I actually think diesel/electric is a reasonable way to go. At least under some conditions.
1) there is or needs to be a generator anyway
2) reduced power range is acceptable
3) the size of the house loads correlate reasonably to the propulsion demands (we don't want a 20kw generator running to power one AC)
4) little or no range expected from the batteries
5) propulsion requirements are minimal
In short I think it is possible, but doesn't meet many boats requirements since 3 and 5 are conflicting. The conversion is roughly 1hp=.75kw. So if your boat has a 20hp engine, you would need a 15kw generator to have the same power available at the throttle (ignoring conversion inefficiency). If you have a 40hp engine, which is pretty common on 40is footers you would be in the 30kw range.
First off, I've seen these systems in operation on motor cruisers (with large beer fridges!) and they certainly work and work very well - providing the added advantage of very short range propulsion to get to to anchor or out of the way should you happen to run out of fuel (don't ask!).
Your numbers seem about right to me - you'd have to expect that the diesel geneator would be about one or two sizes smaller than the diesel you pulled out. Don't forget that the generator control system will run the generator at it's optimum speed constantly
regardless of boat-speed - there's no need for the "peak power/extra revs" capacity you might normally have with a diesel installation because that can be supplied better by the batteries.
The only way electric power is if you can accept a pretty minimal range. Like just in and out of a harbor. For many day sailors this would work fine. But you would also loose the capability to make longer trips under power. I for instance would be fine with this system 99% of the time, but for a week or so a year we take the boat about 100 miles away for a distance race. I don't know that I would be willing to give up the capability to do this even if the rest of the time electric power would be fine.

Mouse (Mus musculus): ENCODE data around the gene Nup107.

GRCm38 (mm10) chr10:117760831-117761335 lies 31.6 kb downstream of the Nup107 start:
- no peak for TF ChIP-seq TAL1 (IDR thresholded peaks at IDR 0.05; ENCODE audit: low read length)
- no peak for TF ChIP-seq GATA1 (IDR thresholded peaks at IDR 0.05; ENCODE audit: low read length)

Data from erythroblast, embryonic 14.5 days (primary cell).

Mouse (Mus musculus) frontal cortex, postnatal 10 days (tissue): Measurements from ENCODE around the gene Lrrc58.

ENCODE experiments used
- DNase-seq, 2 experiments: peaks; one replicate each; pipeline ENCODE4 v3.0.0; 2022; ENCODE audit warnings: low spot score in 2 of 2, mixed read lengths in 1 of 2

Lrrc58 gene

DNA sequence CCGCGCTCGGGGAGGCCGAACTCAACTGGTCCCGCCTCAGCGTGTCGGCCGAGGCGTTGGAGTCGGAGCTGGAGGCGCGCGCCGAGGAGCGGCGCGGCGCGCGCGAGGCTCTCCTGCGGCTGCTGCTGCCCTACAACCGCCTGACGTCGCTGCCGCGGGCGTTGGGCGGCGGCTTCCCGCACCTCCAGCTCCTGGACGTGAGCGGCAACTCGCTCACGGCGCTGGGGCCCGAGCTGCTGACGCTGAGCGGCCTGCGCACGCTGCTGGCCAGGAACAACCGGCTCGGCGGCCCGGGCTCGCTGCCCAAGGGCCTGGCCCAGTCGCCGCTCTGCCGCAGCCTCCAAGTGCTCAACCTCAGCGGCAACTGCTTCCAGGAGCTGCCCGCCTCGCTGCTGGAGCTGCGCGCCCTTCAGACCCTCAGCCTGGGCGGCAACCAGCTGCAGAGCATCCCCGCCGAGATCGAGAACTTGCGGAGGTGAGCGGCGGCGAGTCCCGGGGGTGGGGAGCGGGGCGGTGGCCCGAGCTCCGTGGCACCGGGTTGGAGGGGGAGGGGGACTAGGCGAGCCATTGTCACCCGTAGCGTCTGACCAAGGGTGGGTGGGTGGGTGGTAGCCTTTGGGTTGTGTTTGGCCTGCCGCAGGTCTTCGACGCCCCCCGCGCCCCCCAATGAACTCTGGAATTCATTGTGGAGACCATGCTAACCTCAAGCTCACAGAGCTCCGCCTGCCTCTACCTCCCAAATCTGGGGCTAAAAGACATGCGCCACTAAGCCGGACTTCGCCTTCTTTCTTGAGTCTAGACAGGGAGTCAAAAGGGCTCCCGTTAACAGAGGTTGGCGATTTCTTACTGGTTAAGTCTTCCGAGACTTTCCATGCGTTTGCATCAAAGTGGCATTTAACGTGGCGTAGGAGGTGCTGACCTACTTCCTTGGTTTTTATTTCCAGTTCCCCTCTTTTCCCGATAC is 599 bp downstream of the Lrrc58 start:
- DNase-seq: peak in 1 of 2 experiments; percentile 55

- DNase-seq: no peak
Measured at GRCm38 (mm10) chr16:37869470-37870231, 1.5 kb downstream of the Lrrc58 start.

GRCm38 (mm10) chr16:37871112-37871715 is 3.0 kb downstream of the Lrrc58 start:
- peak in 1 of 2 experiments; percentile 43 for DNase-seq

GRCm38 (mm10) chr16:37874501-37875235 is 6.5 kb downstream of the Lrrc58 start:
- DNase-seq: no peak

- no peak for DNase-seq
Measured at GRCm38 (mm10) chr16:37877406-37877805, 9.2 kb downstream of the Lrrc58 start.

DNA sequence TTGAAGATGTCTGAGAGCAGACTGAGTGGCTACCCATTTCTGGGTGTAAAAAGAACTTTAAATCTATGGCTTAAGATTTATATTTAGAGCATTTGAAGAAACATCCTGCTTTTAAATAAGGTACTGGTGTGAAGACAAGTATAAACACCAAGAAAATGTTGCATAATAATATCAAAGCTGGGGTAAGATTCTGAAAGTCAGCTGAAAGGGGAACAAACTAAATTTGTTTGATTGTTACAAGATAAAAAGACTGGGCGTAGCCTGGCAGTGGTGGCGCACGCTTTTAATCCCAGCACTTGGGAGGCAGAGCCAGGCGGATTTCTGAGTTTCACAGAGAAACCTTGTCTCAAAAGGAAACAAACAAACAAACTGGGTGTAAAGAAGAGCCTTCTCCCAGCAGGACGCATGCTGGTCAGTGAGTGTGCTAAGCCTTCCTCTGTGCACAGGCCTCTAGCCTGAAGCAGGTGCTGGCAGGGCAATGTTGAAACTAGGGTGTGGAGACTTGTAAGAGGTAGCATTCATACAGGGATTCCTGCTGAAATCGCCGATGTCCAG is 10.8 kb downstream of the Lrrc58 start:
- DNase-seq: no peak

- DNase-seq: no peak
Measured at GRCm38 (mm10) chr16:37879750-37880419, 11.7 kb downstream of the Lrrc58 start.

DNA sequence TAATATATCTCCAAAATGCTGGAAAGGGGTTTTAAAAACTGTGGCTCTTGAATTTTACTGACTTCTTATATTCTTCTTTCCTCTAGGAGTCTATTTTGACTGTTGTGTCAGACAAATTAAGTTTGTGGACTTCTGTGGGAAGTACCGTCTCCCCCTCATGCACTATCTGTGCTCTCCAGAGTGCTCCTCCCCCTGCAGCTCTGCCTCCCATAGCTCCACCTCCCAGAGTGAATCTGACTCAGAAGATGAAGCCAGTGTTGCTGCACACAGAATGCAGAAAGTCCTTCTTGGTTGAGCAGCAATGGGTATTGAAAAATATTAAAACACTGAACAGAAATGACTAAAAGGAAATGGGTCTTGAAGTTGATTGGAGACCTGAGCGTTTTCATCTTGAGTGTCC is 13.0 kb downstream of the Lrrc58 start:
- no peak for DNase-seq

Not necessarily. One thing is for sure, as your list indicates: The power system and all
components need to be correctly selected, designed, installed and commissioned by an experienced electrical engineer so that everything works together properly to meets the needs of a particular boat+owner - a diesel hybrid isn't something your average Joe Boatie (or even his regular Marine Mechanic) can put together without something going horribly wrong.
At the end of the day, similar to the diesel-hybrid system in a car, a diesel-hybrid system in a boat will cost more than a straight diesel but will also have a few advantages to make up for the added cost - depending entirely upon the selected installation and the way it's used.
Just imagine using thrusters instead of a conventional propeller/shaft? Or water jet?? For the first time since the propeller was invented, stern glands are no longer an essential part! With a hybrid system the possibilities are endless..
But for most
people, in most
places, with technology as it stands now, a hybrid is simply too complex to be worth the added cost/benefits - but that doesn't mean that, just like hybrid cars, it isn't the way of the future.